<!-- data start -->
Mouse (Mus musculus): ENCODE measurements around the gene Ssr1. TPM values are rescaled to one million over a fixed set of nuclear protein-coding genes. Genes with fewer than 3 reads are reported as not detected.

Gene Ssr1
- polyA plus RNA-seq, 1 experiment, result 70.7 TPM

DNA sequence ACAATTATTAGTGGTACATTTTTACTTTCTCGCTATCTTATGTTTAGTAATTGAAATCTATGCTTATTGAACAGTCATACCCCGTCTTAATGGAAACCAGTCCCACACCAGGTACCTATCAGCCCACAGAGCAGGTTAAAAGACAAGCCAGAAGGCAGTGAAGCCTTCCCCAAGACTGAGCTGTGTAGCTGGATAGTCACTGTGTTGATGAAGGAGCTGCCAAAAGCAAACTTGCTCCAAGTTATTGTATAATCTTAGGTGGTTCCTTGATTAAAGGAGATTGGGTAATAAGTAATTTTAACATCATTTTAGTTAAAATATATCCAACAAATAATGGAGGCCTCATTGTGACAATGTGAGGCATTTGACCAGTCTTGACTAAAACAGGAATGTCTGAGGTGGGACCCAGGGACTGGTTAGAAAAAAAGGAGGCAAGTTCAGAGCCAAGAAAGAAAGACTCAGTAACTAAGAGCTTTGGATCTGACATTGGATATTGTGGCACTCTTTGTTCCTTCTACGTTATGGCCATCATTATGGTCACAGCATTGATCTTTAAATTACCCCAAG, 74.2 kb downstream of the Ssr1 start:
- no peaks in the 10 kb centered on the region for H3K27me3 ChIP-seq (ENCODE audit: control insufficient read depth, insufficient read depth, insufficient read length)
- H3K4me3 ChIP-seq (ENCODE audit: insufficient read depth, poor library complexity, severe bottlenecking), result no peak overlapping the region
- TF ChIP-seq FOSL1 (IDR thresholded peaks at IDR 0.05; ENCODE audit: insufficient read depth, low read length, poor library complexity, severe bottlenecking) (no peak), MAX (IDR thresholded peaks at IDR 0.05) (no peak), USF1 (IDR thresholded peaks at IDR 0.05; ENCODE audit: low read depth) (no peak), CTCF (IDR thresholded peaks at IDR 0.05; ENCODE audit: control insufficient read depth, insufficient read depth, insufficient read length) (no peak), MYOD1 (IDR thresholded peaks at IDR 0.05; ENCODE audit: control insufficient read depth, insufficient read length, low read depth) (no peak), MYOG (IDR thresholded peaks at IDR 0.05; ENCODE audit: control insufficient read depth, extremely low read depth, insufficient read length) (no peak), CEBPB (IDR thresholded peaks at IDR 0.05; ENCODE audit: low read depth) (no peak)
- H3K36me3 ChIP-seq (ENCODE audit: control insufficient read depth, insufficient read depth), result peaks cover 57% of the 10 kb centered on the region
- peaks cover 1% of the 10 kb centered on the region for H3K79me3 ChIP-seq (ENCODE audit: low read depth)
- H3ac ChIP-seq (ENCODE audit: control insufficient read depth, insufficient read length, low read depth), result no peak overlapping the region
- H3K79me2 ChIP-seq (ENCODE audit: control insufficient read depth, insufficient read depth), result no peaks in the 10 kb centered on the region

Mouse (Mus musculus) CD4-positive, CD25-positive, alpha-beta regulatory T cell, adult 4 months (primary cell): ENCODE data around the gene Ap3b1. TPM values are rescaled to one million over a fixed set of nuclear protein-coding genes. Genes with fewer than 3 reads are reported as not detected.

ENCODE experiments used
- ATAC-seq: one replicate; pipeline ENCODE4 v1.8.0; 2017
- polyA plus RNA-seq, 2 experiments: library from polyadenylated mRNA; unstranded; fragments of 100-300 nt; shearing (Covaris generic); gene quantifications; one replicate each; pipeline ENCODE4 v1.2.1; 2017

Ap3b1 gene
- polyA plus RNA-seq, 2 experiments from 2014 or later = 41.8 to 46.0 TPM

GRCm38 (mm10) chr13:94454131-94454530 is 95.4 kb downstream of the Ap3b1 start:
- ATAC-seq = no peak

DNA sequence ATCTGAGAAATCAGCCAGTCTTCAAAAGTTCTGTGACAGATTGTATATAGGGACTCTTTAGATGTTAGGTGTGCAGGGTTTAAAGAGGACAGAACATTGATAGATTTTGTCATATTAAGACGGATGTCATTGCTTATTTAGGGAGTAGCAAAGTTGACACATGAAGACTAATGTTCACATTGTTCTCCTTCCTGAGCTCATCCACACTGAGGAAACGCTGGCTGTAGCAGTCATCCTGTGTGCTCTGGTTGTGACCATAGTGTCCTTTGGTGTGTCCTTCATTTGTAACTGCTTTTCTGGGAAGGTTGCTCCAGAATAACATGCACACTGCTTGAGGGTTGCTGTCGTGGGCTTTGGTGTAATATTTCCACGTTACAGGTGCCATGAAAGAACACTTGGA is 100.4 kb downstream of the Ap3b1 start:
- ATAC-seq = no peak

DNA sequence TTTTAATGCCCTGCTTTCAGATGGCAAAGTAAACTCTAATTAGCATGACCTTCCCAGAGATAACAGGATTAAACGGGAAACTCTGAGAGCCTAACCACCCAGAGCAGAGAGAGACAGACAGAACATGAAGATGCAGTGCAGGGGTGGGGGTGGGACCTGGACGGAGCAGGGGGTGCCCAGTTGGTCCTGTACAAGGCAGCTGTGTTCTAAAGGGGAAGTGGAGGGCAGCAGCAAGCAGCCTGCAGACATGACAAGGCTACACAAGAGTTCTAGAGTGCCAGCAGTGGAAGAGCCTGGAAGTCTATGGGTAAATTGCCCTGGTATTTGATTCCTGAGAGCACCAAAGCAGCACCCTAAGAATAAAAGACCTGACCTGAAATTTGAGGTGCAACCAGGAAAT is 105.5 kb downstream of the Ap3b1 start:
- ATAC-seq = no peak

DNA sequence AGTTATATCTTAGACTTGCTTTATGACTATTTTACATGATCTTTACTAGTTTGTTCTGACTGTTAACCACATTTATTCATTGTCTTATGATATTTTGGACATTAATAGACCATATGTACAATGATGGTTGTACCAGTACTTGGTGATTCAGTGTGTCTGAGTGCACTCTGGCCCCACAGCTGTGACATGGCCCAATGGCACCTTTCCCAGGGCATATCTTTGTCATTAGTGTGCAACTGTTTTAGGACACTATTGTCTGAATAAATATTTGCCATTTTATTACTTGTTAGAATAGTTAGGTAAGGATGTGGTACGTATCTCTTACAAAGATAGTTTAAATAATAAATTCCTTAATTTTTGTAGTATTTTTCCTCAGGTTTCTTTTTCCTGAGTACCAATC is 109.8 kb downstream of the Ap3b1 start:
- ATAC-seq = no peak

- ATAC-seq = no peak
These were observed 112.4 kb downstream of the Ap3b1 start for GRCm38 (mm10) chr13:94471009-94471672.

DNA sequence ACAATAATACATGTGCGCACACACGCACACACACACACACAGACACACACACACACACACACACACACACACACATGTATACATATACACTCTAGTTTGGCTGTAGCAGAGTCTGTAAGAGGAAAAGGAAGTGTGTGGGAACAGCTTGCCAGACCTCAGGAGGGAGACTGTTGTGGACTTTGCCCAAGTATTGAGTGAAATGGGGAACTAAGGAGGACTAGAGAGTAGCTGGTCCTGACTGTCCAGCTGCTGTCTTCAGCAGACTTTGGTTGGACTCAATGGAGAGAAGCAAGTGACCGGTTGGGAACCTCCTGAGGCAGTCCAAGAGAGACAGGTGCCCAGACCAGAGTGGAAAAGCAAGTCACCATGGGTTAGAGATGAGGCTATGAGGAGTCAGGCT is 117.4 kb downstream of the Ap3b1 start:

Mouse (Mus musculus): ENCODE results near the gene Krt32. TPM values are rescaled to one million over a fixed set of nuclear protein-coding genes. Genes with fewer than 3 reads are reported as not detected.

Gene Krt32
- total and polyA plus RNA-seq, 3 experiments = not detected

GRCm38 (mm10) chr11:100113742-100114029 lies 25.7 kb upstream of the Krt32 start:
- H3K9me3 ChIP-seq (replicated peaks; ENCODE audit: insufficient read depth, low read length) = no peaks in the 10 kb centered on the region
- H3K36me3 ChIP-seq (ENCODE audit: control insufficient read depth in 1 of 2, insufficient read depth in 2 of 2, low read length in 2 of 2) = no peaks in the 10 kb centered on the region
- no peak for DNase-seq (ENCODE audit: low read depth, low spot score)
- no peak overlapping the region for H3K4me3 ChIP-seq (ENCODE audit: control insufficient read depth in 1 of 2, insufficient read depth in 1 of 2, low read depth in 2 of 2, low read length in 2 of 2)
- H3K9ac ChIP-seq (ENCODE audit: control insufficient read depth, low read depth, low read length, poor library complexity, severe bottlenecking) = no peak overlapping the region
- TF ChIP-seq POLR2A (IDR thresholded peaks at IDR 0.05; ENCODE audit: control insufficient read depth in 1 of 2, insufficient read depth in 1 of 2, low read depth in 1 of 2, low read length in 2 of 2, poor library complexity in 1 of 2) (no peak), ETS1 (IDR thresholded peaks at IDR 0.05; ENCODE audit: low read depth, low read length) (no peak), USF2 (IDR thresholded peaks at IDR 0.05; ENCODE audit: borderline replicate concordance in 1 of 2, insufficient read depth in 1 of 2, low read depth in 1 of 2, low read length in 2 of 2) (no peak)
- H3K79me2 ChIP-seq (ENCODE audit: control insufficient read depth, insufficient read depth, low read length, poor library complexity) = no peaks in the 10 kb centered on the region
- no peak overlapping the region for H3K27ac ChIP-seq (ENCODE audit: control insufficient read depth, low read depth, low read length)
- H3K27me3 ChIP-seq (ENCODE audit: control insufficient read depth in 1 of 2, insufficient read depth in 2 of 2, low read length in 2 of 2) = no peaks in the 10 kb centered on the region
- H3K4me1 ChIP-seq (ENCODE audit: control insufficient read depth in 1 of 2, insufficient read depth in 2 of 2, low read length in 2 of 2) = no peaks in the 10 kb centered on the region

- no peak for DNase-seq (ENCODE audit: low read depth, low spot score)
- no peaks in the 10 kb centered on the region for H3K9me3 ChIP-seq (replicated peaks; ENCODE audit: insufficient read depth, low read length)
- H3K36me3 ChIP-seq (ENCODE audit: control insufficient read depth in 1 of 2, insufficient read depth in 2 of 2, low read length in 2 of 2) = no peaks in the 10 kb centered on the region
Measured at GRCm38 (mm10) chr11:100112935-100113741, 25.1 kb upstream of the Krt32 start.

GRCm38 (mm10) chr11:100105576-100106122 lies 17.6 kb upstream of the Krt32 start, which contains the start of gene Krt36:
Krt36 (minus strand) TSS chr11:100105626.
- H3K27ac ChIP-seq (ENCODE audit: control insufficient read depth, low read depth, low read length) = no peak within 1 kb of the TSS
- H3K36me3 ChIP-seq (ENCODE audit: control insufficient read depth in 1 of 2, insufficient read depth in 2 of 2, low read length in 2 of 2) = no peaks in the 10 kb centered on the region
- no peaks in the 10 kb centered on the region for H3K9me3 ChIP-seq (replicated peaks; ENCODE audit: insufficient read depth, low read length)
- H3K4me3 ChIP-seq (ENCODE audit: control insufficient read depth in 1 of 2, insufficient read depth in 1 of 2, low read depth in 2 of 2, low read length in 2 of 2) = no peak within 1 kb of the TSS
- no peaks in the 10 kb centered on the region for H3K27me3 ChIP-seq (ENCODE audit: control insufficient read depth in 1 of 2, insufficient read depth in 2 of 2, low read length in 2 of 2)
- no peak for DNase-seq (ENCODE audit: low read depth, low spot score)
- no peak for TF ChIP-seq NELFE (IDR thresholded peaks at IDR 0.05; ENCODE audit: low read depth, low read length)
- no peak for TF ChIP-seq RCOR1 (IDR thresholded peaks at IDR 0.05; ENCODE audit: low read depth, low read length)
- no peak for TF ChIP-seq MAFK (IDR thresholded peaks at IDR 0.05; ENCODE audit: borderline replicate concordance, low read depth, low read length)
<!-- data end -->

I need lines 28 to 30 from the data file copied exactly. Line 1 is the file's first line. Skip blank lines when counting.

DNA sequence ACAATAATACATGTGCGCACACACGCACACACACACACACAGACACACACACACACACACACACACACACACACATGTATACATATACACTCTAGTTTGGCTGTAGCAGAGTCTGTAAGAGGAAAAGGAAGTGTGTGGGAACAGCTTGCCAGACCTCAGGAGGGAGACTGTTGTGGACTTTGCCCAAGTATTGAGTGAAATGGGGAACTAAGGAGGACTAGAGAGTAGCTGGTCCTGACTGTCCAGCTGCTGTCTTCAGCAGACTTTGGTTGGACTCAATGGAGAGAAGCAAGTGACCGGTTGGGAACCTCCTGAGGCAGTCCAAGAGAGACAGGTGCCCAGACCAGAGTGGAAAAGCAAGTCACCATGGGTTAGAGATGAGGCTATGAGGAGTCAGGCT is 117.4 kb downstream of the Ap3b1 start:

Mouse (Mus musculus): ENCODE results near the gene Krt32. TPM values are rescaled to one million over a fixed set of nuclear protein-coding genes. Genes with fewer than 3 reads are reported as not detected.

Gene Krt32